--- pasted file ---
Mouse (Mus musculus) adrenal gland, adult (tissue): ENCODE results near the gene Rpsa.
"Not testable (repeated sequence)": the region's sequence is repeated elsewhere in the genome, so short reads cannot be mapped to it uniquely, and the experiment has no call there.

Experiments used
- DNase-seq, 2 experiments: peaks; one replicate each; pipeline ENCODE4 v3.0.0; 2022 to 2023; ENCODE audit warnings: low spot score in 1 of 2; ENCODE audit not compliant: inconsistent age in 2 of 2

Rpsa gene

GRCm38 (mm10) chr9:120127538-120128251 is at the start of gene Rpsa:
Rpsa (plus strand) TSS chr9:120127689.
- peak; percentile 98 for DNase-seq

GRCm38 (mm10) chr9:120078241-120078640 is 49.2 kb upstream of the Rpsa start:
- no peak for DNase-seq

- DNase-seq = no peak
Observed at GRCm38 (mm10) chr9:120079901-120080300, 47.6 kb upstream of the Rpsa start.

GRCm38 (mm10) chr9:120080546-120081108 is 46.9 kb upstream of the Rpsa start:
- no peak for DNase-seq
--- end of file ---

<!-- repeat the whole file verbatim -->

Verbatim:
Mouse (Mus musculus) adrenal gland, adult (tissue): ENCODE results near the gene Rpsa.
"Not testable (repeated sequence)": the region's sequence is repeated elsewhere in the genome, so short reads cannot be mapped to it uniquely, and the experiment has no call there.

Experiments used
- DNase-seq, 2 experiments: peaks; one replicate each; pipeline ENCODE4 v3.0.0; 2022 to 2023; ENCODE audit warnings: low spot score in 1 of 2; ENCODE audit not compliant: inconsistent age in 2 of 2

Rpsa gene

GRCm38 (mm10) chr9:120127538-120128251 is at the start of gene Rpsa:
Rpsa (plus strand) TSS chr9:120127689.
- peak; percentile 98 for DNase-seq

GRCm38 (mm10) chr9:120078241-120078640 is 49.2 kb upstream of the Rpsa start:
- no peak for DNase-seq

- DNase-seq = no peak
Observed at GRCm38 (mm10) chr9:120079901-120080300, 47.6 kb upstream of the Rpsa start.

GRCm38 (mm10) chr9:120080546-120081108 is 46.9 kb upstream of the Rpsa start:
- no peak for DNase-seq